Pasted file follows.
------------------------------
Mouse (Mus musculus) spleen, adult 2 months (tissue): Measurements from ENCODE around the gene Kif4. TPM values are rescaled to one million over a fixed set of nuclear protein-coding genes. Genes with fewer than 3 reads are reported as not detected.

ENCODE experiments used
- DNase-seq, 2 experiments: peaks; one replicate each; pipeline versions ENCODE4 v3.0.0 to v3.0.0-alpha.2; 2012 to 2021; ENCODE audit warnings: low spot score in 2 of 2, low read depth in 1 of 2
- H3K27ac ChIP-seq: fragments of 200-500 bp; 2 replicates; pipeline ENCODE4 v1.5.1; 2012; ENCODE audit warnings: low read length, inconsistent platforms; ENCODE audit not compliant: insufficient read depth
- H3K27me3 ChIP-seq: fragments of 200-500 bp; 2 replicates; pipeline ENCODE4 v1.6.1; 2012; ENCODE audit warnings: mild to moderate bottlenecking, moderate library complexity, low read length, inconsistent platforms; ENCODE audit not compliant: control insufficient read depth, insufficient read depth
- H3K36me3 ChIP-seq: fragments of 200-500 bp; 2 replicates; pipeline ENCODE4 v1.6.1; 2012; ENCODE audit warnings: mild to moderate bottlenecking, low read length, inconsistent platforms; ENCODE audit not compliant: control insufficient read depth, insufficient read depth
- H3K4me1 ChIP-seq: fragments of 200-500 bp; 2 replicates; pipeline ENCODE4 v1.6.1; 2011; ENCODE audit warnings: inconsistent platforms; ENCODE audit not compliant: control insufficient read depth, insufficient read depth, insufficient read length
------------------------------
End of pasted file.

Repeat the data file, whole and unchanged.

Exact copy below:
Mouse (Mus musculus) spleen, adult 2 months (tissue): Measurements from ENCODE around the gene Kif4. TPM values are rescaled to one million over a fixed set of nuclear protein-coding genes. Genes with fewer than 3 reads are reported as not detected.

ENCODE experiments used
- DNase-seq, 2 experiments: peaks; one replicate each; pipeline versions ENCODE4 v3.0.0 to v3.0.0-alpha.2; 2012 to 2021; ENCODE audit warnings: low spot score in 2 of 2, low read depth in 1 of 2
- H3K27ac ChIP-seq: fragments of 200-500 bp; 2 replicates; pipeline ENCODE4 v1.5.1; 2012; ENCODE audit warnings: low read length, inconsistent platforms; ENCODE audit not compliant: insufficient read depth
- H3K27me3 ChIP-seq: fragments of 200-500 bp; 2 replicates; pipeline ENCODE4 v1.6.1; 2012; ENCODE audit warnings: mild to moderate bottlenecking, moderate library complexity, low read length, inconsistent platforms; ENCODE audit not compliant: control insufficient read depth, insufficient read depth
- H3K36me3 ChIP-seq: fragments of 200-500 bp; 2 replicates; pipeline ENCODE4 v1.6.1; 2012; ENCODE audit warnings: mild to moderate bottlenecking, low read length, inconsistent platforms; ENCODE audit not compliant: control insufficient read depth, insufficient read depth
- H3K4me1 ChIP-seq: fragments of 200-500 bp; 2 replicates; pipeline ENCODE4 v1.6.1; 2011; ENCODE audit warnings: inconsistent platforms; ENCODE audit not compliant: control insufficient read depth, insufficient read depth, insufficient read length